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Finding Nature in America's National Park System 


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VOICE ONE:

Welcome to THIS IS AMERICA in VOA Special English. I'm Doug Johnson.

VOICE TWO:

And I’m Faith Lapidus. This week on our show, we explore America's national parks.

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The National Park Service began in nineteen sixteen. That year, three hundred fifty-eight thousand people went to national parks. In two thousand four, the National Park System had two hundred seventy-six million visitors.

Visitors have a wide choice of places. The National Park System has about four hundred protected areas. These include parks, monuments, historic places, rivers, trails, seashores and lakeshores. They cover about thirty four-million hectares.

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Yellowstone was the first national park in the world. Most of it is in the state of Wyoming, in the West.

Yellowstone was established in eighteen seventy-two. But the idea of protecting areas from development was proposed years earlier. American painter George Catlin offered the idea during the eighteen thirties.

Once Yellowstone opened, it became a place where animals and other natural resources could be protected. Today millions of people visit Yellowstone National Park, most of them during summer.

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A businessman from Chicago, Illinois, became the first director of the National Park Service in nineteen sixteen. Stephen Mather was very important to the success of the agency. He retired in nineteen twenty nine. At that time, national parks covered more than two times as much land as they had when the park service began.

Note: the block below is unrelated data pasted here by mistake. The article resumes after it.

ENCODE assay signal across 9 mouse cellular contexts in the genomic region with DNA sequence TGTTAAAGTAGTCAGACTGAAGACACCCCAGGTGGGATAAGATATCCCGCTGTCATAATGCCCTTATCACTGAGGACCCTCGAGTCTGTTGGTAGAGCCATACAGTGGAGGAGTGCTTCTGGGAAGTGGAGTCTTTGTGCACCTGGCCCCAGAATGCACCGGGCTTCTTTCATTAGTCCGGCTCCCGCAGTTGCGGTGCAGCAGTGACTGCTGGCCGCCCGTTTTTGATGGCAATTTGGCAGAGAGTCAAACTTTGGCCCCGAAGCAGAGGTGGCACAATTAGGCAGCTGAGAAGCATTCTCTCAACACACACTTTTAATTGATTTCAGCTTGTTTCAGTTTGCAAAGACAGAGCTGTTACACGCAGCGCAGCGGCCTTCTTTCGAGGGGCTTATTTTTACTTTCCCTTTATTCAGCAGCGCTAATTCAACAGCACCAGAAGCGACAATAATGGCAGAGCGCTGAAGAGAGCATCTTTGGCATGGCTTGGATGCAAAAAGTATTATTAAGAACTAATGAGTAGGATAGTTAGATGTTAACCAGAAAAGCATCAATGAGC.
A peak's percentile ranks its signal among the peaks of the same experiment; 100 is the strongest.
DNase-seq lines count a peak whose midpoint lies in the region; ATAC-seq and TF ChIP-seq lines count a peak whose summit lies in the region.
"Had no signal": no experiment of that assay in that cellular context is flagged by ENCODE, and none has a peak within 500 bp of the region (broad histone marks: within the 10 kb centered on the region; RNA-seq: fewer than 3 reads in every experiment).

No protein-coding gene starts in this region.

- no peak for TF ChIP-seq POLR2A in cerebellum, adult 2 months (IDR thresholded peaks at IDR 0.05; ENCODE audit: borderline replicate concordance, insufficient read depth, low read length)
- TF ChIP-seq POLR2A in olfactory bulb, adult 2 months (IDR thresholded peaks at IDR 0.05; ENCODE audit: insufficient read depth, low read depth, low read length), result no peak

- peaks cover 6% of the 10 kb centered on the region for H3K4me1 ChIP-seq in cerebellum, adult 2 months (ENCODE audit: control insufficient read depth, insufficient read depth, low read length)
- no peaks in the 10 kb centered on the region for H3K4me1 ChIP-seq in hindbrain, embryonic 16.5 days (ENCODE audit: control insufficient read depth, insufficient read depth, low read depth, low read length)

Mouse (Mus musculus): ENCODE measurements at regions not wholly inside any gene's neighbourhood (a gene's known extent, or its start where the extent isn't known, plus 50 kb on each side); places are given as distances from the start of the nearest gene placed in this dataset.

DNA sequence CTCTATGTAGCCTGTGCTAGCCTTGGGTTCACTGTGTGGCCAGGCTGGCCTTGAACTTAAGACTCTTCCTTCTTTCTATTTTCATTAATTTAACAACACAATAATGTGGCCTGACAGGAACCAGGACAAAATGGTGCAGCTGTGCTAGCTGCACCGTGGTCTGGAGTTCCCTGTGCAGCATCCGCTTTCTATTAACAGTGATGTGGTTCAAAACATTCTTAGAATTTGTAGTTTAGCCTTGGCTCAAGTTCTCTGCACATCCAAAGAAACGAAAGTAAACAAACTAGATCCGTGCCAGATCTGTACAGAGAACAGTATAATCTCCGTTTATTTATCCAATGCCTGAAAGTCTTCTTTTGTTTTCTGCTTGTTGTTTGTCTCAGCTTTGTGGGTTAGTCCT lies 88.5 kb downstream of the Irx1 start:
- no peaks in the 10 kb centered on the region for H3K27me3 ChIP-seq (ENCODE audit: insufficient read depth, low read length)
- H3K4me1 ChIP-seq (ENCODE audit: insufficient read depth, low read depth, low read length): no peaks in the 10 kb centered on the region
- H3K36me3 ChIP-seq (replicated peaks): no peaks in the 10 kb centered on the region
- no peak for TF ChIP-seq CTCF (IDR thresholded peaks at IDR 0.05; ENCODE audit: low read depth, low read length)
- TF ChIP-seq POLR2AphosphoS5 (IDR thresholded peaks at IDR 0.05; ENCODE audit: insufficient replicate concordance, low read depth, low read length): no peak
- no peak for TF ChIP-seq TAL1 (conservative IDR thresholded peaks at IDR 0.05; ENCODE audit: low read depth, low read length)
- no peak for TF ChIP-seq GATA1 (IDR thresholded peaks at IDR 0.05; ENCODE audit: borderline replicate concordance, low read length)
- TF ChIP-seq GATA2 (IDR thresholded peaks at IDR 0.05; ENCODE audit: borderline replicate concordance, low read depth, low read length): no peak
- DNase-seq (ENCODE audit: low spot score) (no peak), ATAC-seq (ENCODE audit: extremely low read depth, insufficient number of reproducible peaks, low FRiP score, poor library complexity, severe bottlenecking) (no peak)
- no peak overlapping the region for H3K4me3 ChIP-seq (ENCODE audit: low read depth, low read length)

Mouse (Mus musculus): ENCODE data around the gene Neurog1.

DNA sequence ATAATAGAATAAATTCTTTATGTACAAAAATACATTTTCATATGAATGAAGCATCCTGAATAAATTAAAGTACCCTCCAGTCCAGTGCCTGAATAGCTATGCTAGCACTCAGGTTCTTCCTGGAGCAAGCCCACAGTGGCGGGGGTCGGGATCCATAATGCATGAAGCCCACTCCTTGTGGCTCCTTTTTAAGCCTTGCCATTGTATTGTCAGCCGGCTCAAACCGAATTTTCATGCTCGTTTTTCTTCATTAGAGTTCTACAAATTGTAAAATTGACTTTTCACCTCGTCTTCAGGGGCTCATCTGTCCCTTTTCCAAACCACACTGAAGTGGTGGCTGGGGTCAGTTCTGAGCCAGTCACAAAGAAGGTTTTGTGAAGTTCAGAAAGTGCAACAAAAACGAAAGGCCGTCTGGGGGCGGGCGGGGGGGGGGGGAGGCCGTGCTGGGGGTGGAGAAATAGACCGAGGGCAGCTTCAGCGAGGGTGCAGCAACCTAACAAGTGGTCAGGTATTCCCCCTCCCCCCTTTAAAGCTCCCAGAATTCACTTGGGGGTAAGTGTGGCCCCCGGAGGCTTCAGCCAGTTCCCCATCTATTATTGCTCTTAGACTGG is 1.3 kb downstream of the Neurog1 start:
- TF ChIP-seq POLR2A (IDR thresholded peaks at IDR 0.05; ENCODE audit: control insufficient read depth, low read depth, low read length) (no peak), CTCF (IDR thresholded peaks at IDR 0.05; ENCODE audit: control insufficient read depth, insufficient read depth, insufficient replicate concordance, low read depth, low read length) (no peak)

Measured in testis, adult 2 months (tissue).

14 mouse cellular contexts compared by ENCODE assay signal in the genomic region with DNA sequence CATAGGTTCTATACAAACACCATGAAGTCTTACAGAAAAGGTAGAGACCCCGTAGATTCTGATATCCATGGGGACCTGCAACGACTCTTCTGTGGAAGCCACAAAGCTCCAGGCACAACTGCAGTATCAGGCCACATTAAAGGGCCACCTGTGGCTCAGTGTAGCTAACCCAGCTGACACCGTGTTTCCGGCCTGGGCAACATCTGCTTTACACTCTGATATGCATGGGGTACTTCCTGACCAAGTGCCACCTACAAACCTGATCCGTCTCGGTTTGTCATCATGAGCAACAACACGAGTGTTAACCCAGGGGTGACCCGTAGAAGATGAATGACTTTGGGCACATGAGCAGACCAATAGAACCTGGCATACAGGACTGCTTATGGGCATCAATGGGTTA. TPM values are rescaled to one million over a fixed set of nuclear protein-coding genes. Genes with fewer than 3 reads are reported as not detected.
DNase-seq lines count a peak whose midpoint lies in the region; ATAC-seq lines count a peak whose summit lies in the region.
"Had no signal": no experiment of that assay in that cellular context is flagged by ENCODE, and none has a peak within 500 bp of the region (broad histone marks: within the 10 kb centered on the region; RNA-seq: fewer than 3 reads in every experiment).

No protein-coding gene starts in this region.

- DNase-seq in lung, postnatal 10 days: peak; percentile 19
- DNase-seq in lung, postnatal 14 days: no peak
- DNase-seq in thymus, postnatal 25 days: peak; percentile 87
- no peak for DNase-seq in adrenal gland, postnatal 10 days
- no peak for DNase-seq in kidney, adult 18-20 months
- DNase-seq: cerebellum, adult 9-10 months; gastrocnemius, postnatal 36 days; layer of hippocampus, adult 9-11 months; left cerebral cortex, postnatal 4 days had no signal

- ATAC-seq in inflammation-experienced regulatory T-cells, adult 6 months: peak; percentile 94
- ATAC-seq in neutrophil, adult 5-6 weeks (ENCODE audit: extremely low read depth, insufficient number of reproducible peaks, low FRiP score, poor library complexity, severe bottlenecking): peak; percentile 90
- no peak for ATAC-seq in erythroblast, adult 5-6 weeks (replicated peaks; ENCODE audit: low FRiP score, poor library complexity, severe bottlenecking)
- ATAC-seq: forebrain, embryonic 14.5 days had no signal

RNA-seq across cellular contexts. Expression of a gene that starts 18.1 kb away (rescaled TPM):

Other major expansions took place in the nineteen thirties and around the middle of the twentieth century.

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The National Park Service is part of the United States Department of the Interior. The park service has two main jobs. One is to protect America’s national parks. The other is to help visitors enjoy them. Some people think these two jobs conflict.

They say some of the problems of the parks are the result of too many people visiting them. For example, the many vehicles in national parks cause pollution and road damage.

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Some national parks cost money to enter, but not very much. Parks that charge entry fees must share the money with parks that do not. That means they cannot keep all the money for things like repairs and improvements.

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Private groups help support the National Park System. So do individuals and businesses that give money to the parks through the National Park Foundation. Congress established this organization in nineteen sixty-seven. The job of the foundation is to gather private support for America's national parks.

There is also the National Parks Conservation Association. This private group wants Congress to provide millions more dollars to improve conditions in parks. The association also tries to protect parks from what it sees as threats. For example, its electronic newsletter recently warned against a proposal for exploratory drilling for oil and gas.

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The proposed drilling would take place in the Glen Canyon National Recreation Area in Arizona and Utah. The newsletter said the drilling would harm the red rocks of the Glen Canyon area and could harm its bighorn sheep. The newsletter suggested that people study the issue and offer comments to officials about the proposal.

Another concern is dirty air in some parks, such as the Great Smoky Mountains National Park. That park is on the border of Tennessee and North Carolina. The association points out that sixty percent of people say they do not want to visit parks with air pollution.

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The National Park System includes beautiful areas of nature. Visitors also can see monuments and historic areas like battlefields. They can take part in open-air sports and other activities at the parks.

Now, let us take you to a few of America's national parks. We begin at some islands in the Midwestern state of Wisconsin.